Kilpeläinen, Tuomas O. | Carli, Jayne F. Martin | Skowronski, Alicja A. | Sun, Qi | Kriebel, Jennifer | Feitosa, Mary F | Hedman, Åsa K. | Drong, Alexander W. | Hayes, James E. | Zhao, Jinghua | Pers, Tune H. | Schick, Ursula | Grarup, Niels | Kutalik, Zoltán | Trompet, Stella | Mangino, Massimo | Kristiansson, Kati | Beekman, Marian | Lyytikäinen, Leo-Pekka | Eriksson, Joel | Henneman, Peter | Lahti, Jari | Tanaka, Toshiko | Luan, Jian'an | Greco M, Fabiola Del | Pasko, Dorota | Renström, Frida | Willems, Sara M. | Mahajan, Anubha | Rose, Lynda M. | Guo, Xiuqing | Liu, Yongmei | Kleber, Marcus E. | Pérusse, Louis | Gaunt, Tom | Ahluwalia, Tarunveer S. | Ju Sung, Yun | Ramos, Yolande F. | Amin, Najaf | Amuzu, Antoinette | Barroso, Inês | Bellis, Claire | Blangero, John | Buckley, Brendan M. | Böhringer, Stefan | I Chen, Yii-Der | de Craen, Anton J. N. | Crosslin, David R. | Dale, Caroline E. | Dastani, Zari | Day, Felix R. | Deelen, Joris | Delgado, Graciela E. | Demirkan, Ayse | Finucane, Francis M. | Ford, Ian | Garcia, Melissa E. | Gieger, Christian | Gustafsson, Stefan | Hallmans, Göran | Hankinson, Susan E. | Havulinna, Aki S | Herder, Christian | Hernandez, Dena | Hicks, Andrew A. | Hunter, David J. | Illig, Thomas | Ingelsson, Erik | Ioan-Facsinay, Andreea | Jansson, John-Olov | Jenny, Nancy S. | Jørgensen, Marit E. | Jørgensen, Torben | Karlsson, Magnus | Koenig, Wolfgang | Kraft, Peter | Kwekkeboom, Joanneke | Laatikainen, Tiina | Ladwig, Karl-Heinz | LeDuc, Charles A. | Lowe, Gordon | Lu, Yingchang | Marques-Vidal, Pedro | Meisinger, Christa | Menni, Cristina | Morris, Andrew P. | Myers, Richard H. | Männistö, Satu | Nalls, Mike A. | Paternoster, Lavinia | Peters, Annette | Pradhan, Aruna D. | Rankinen, Tuomo | Rasmussen-Torvik, Laura J. | Rathmann, Wolfgang | Rice, Treva K. | Brent Richards, J | Ridker, Paul M. | Sattar, Naveed | Savage, David B. | Söderberg, Stefan | Timpson, Nicholas J. | Vandenput, Liesbeth | van Heemst, Diana | Uh, Hae-Won | Vohl, Marie-Claude | Walker, Mark | Wichmann, Heinz-Erich | Widén, Elisabeth | Wood, Andrew R. | Yao, Jie | Zeller, Tanja | Zhang, Yiying | Meulenbelt, Ingrid | Kloppenburg, Margreet | Astrup, Arne | Sørensen, Thorkild I. A. | Sarzynski, Mark A. | Rao, D. C. | Jousilahti, Pekka | Vartiainen, Erkki | Hofman, Albert | Rivadeneira, Fernando | Uitterlinden, André G. | Kajantie, Eero | Osmond, Clive | Palotie, Aarno | Eriksson, Johan G. | Heliövaara, Markku | Knekt, Paul B. | Koskinen, Seppo | Jula, Antti | Perola, Markus | Huupponen, Risto K. | Viikari, Jorma S. | Kähönen, Mika | Lehtimäki, Terho | Raitakari, Olli T. | Mellström, Dan | Lorentzon, Mattias | Casas, Juan P. | Bandinelli, Stefanie | März, Winfried | Isaacs, Aaron | van Dijk, Ko W. | van Duijn, Cornelia M. | Harris, Tamara B. | Bouchard, Claude | Allison, Matthew A. | Chasman, Daniel I. | Ohlsson, Claes | Lind, Lars | Scott, Robert A. | Langenberg, Claudia | Wareham, Nicholas J. | Ferrucci, Luigi | Frayling, Timothy M. | Pramstaller, Peter P. | Borecki, Ingrid B. | Waterworth, Dawn M. | Bergmann, Sven | Waeber, Gérard | Vollenweider, Peter | Vestergaard, Henrik | Hansen, Torben | Pedersen, Oluf | Hu, Frank B. | Eline Slagboom, P | Grallert, Harald | Spector, Tim D. | Jukema, J.W. | Klein, Robert J. | Schadt, Erik E | Franks, Paul W. | Lindgren, Cecilia M. | Leibel, Rudolph L. | Loos, Ruth J. F.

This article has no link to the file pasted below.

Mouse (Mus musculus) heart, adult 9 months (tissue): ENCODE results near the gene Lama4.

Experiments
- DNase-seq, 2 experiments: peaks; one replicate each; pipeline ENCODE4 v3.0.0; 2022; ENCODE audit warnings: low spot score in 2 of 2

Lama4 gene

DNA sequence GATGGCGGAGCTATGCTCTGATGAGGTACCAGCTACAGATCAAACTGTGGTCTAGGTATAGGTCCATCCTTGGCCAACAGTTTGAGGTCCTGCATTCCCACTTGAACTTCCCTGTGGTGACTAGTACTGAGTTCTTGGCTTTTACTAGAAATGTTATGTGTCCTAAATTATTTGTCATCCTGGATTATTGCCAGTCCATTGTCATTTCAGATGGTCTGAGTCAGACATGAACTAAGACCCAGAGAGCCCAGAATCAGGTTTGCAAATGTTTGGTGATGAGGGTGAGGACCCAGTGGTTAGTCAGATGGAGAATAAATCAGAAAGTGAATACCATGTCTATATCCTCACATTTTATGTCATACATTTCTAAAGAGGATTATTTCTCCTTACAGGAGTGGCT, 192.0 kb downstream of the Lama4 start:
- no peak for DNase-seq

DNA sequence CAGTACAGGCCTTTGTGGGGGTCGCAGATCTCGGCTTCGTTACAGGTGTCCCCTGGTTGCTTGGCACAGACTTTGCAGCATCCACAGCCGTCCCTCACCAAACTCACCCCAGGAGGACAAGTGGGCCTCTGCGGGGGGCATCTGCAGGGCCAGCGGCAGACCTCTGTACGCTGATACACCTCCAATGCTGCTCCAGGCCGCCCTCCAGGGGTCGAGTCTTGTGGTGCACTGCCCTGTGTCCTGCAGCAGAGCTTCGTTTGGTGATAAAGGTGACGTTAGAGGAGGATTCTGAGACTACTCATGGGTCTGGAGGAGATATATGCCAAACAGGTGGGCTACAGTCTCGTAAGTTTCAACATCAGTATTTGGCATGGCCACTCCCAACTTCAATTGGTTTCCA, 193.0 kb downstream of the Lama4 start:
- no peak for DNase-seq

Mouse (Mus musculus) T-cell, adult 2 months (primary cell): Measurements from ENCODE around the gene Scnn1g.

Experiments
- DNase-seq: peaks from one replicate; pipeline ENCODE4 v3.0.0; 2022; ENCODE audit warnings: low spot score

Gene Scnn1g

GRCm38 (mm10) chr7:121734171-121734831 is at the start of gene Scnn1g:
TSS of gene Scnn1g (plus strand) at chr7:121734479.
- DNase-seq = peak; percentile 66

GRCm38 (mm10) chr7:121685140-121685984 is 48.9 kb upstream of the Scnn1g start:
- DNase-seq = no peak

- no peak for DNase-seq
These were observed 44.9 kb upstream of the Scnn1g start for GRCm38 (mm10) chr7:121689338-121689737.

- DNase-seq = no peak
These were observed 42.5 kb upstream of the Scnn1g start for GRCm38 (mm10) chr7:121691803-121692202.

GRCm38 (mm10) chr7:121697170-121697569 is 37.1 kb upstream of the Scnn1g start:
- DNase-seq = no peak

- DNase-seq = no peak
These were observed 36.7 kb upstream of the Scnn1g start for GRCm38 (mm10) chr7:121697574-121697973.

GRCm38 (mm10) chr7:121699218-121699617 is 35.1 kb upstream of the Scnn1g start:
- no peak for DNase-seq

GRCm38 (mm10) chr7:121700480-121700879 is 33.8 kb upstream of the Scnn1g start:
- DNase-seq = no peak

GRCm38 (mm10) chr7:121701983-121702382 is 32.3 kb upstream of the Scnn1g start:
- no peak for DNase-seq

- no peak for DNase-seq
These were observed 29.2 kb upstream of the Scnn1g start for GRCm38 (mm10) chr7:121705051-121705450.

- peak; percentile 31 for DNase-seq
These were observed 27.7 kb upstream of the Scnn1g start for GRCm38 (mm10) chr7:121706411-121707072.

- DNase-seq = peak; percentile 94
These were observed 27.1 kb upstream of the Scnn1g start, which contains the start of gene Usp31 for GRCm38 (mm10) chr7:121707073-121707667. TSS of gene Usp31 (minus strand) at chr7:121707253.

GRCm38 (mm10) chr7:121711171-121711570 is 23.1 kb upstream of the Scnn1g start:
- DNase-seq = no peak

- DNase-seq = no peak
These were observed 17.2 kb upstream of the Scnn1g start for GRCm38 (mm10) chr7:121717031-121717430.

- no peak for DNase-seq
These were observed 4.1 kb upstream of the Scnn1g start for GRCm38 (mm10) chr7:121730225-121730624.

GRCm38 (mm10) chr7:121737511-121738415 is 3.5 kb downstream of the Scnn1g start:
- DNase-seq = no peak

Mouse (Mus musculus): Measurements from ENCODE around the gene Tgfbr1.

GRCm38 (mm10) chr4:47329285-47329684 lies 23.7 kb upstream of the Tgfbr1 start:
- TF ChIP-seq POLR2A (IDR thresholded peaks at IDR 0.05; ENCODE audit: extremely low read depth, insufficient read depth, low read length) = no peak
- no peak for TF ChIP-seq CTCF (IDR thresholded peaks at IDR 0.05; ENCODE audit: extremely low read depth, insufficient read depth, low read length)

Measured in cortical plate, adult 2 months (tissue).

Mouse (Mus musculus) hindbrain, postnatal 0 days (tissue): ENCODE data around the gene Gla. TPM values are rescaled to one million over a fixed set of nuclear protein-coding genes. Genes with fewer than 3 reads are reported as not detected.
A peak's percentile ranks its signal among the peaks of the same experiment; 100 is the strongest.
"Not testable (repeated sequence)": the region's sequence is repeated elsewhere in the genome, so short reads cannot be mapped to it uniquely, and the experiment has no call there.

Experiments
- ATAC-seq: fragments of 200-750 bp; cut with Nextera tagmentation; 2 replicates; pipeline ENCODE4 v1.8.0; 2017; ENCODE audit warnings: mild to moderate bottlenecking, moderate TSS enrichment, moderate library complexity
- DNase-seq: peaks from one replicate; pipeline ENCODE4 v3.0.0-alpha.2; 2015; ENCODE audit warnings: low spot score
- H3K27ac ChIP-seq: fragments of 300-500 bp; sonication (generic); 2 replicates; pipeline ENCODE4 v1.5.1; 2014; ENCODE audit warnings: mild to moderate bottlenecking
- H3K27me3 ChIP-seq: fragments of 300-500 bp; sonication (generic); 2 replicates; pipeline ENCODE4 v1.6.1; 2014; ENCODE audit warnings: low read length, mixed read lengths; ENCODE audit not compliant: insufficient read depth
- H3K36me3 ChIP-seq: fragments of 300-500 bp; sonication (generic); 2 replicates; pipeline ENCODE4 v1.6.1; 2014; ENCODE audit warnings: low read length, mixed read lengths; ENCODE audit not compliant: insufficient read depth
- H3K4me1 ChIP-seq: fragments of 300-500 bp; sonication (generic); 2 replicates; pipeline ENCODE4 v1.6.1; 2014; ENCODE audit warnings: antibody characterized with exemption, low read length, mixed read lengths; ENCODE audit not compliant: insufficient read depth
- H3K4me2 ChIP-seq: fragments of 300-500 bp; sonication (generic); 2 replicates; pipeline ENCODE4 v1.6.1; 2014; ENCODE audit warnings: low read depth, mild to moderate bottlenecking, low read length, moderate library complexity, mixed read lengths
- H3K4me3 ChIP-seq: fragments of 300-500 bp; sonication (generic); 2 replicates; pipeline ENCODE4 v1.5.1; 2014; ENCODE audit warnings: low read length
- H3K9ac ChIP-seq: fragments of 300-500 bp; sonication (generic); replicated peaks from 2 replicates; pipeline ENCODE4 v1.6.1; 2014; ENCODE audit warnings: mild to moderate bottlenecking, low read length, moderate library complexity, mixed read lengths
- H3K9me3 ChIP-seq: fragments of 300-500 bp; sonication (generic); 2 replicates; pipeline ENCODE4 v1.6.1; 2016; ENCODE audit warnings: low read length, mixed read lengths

Nature Communications  2016;7:10494.
Leptin is an adipocyte-secreted hormone, the circulating levels of which correlate closely with overall adiposity. Although rare mutations in the leptin (LEP) gene are well known to cause leptin deficiency and severe obesity, no common loci regulating circulating leptin levels have been uncovered. Therefore, we performed a genome-wide association study (GWAS) of circulating leptin levels from 32,161 individuals and followed up loci reaching P<10−6 in 19,979 additional individuals. We identify five loci robustly associated (P<5 × 10−8) with leptin levels in/near LEP, SLC32A1, GCKR, CCNL1 and FTO. Although the association of the FTO obesity locus with leptin levels is abolished by adjustment for BMI, associations of the four other loci are independent of adiposity. The GCKR locus was found associated with multiple metabolic traits in previous GWAS and the CCNL1 locus with birth weight. Knockdown experiments in mouse adipose tissue explants show convincing evidence for adipogenin, a regulator of adipocyte differentiation, as the novel causal gene in the SLC32A1 locus influencing leptin levels. Our findings provide novel insights into the regulation of leptin production by adipose tissue and open new avenues for examining the influence of variation in leptin levels on adiposity and metabolic health.
This meta-analysis of genome-wide association studies identifies four genetic loci associated with circulating leptin levels independent of adiposity. Examination in mouse adipose tissue explants provides functional support for the leptin-associated loci.
doi:10.1038/ncomms10494
PMCID: PMC4740377  PMID: 26833098